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Things to Do in Fort Wayne and Beyond

Fort Wayne mourns the death of bookstore owner Sam Hyde

Michele DeVinney

Michele DeVinney

Whatzup Features Writer

Published July 18, 2019

Fort Wayne hearts have been heavy with the passing of one of its favorite citizens, Sam Hyde. It’s hard to believe that Hyde Brothers hasn’t always been part of this city’s landscape, that Wells Street wasn’t somehow built around it.

It has been and will forever be one of the favorite spots for book lovers (and even casual readers) since it opened in 1992. For bibliophiles, it was a piece of heaven, a treasure trove of the beloved and the obscure.

For those looking for a particular title, it was a beacon of hope, because how could a building so stacked with books not have that title you covet?

But always there to greet was the lovable face of its owner, Sam Hyde. And a cat or two. To walk in and purchase a book was a chance to exchange pleasantries with him, and many developed strong friendships over the years.

Sam will be deeply missed, but his legacy is that he provided this city with its finest brick-and-mortar bookstore, one that will be treasured long after the sad news of his death.

Help get more public art in the ’07

One would have to be living under a rock — or staying inside their homes for an unhealthy length of time — to not notice the astonishing growth of public art throughout the city.

Of course the downtown entrance is a sight to behold with not only a mural but the accompanying sculpture. And a variety of downtown buildings as well as others (notably the work done on the Firefly building on North Anthony) have brought so much to our quality of life.

There’s another new project afoot, and it’s one which is gaining momentum thanks to a community fundraising campaign set up by Dan Swartz of Wunderkammer Company on Fairfield.

Those who have visited Wunderkammer, for everything from community events to workshops to theater experiences, know what a boon the facility has been for the area, and it represents so much more than just the activities hosted within its walls.

This fundraising campaign, which can be found on Facebook as Pax Fortlandia Fundraiser Campaign, seeks to bring a meaningful piece of art to represent peace in our community, to tell the story of the rich and diverse residents of this area, and to bridge the generational and cultural gaps that can sometimes divide us.

As described on the fundraiser page, Pax Fortlandia “will represent all people, through the 104 (*and counting) native languages spoken in our area, by incorporating their word(s) for peace into a comprehensive image. This concept simultaneously celebrates how communal our city is, and exposes many people to the diversity that can exist in a mid-sized Midwest city. We believe that this is a timely project as ‘walls’ — virtual and physical — are a prevalent concept in mainstream culture.”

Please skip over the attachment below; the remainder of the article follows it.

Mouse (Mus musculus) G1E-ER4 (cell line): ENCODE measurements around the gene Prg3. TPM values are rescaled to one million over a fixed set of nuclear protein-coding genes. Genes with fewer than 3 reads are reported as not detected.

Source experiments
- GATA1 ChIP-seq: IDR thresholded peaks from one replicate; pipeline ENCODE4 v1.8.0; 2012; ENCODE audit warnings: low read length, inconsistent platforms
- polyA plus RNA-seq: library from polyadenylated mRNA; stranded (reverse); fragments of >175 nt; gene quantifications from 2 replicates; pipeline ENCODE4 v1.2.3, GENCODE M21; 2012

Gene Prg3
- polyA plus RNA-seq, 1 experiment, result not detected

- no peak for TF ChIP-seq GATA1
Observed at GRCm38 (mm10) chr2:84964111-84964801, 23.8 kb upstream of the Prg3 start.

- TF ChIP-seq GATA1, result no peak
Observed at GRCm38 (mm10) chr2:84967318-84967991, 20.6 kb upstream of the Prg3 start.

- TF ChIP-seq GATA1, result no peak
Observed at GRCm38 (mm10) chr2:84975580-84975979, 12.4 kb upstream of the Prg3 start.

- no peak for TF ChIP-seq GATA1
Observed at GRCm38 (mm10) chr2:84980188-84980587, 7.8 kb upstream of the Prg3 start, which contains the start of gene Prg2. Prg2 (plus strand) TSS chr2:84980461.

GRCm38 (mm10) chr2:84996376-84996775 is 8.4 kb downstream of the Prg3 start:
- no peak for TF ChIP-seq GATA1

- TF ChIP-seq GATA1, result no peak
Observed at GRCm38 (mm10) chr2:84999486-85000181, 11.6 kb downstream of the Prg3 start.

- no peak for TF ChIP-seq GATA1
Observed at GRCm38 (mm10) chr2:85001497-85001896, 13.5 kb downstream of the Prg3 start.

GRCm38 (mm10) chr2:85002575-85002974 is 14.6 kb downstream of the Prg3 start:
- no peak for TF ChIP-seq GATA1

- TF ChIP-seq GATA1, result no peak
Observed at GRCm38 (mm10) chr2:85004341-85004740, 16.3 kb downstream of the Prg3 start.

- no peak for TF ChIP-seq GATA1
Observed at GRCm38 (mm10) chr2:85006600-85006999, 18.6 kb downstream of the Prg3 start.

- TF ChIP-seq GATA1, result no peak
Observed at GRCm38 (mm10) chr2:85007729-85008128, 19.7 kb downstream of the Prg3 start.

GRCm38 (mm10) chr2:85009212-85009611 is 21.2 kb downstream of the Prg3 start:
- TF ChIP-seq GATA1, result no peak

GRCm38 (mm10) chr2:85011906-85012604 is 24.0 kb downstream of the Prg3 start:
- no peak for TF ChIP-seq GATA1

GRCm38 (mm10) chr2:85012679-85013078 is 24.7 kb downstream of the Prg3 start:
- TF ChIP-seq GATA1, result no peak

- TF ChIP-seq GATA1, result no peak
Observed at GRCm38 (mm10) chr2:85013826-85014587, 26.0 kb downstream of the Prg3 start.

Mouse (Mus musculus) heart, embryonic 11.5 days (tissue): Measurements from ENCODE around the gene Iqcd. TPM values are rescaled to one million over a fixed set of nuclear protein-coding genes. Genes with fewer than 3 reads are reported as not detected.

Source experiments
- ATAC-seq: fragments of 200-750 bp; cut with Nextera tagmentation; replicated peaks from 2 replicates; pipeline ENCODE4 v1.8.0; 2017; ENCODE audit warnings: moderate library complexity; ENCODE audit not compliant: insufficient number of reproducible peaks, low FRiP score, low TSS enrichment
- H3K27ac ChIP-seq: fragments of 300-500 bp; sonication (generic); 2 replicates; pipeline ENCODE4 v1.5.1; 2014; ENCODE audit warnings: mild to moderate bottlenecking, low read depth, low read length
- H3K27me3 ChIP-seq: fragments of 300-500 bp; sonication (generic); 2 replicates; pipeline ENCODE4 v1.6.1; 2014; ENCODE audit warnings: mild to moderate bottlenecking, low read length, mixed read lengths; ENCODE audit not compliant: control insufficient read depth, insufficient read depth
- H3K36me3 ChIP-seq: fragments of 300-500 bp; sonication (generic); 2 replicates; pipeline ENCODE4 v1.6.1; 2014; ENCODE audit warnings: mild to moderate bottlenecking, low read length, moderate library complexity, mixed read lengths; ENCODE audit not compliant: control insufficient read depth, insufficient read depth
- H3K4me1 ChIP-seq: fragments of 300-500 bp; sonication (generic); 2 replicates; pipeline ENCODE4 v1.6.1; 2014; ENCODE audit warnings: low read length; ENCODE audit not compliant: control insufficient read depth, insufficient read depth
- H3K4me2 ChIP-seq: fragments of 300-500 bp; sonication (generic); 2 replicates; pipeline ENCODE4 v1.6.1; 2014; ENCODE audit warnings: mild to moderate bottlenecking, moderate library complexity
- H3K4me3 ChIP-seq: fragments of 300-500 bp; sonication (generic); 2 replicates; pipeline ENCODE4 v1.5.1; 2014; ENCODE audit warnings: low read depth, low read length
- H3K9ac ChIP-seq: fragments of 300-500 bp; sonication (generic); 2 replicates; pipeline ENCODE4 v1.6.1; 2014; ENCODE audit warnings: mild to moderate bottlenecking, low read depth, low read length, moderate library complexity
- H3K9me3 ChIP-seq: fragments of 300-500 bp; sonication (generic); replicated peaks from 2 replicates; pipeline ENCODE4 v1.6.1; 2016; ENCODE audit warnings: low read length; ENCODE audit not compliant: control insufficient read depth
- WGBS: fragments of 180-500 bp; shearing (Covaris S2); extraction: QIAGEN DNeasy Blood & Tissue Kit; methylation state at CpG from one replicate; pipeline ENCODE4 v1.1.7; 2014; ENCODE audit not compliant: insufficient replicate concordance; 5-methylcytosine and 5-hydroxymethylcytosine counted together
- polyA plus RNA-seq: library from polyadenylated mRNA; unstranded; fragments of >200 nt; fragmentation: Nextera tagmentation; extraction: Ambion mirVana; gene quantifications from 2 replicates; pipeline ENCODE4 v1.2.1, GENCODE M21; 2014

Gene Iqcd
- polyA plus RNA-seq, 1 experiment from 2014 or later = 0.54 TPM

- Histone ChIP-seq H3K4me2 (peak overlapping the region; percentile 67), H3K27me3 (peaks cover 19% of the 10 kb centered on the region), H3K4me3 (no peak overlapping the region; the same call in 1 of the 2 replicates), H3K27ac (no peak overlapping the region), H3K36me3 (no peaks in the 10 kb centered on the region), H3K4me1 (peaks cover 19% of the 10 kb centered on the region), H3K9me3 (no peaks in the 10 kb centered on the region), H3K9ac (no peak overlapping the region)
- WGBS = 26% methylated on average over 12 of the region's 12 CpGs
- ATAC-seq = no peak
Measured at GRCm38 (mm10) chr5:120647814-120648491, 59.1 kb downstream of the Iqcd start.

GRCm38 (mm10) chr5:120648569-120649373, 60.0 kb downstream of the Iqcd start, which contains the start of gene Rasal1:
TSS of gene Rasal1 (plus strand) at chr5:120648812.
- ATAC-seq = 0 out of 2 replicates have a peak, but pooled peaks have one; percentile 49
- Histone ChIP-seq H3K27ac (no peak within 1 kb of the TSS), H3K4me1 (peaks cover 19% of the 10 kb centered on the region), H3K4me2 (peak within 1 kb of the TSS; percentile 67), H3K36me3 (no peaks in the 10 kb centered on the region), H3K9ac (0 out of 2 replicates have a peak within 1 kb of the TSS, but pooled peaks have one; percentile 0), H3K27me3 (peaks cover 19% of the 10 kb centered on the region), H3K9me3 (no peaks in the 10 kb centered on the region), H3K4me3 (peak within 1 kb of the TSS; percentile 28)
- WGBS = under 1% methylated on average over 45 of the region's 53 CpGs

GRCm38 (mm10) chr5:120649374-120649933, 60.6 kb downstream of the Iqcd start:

The campaign seeks to raise $10,000, but in a community this size, every donation helps move the effort forward.

Revisit the roaring ’20s

It’s fun to think that we’re on the brink of a new Roaring Twenties, a new jazzy era where there may be new Hemingways and Fitzgeralds about to set the literary world ablaze.

Or maybe not.

But there are ways to celebrate those days even if we don’t repeat them.

The Auburn Cord Duesenberg Museum has several exciting events coming up in conjunction with the upcoming ACD Festival. One especially notable one is their upcoming annual gala, rebranded in recent years as the Gatsby Gala Ball.

The event begins with hors d’oeuvres served throughout the evening and a cash bar. Feel free to dress up in your finest flapper garb while enjoying the music of the New Millennium Jazz Orchestra.

The event is held at the museum on Saturday, August 31, from 7-11 p.m. Tickets are $50.

Get gassed up on Classic Cars

If your interest in the ACD Festival revolves more along the lines of cars, there’s good new there, too. This year is the celebration of the Model J, but there will be several opportunities that weekend to check out some fabulous vehicles.

The Friday night Cruise-In is Friday, August 30, and is free to spectators. If you have a car you want to include in the event, the cost of registration is only $10.

The Parade of Classics is on Saturday, August 31, at 1 p.m. and is also free to spectators. In addition to the usual array of Auburns, Cords, and Duesenbergs, you’ll also see Ferraris and Lamborghinis, McLarens, and more.

And of special interest to fans of the hit History Channel series American Pickers, Ron Wolfe will visit the festival and check out special items that folks who attend the festival might wish to share. That event takes place on Saturday, August 31, at 4 p.m. on James Plaza.

Anyone who wishes to see a list of possible items as well as register as a vendor, visit

News and Venues covers Northeast Indiana’s music and arts organizations, venues, and colleges, from large to small. Send your news items to


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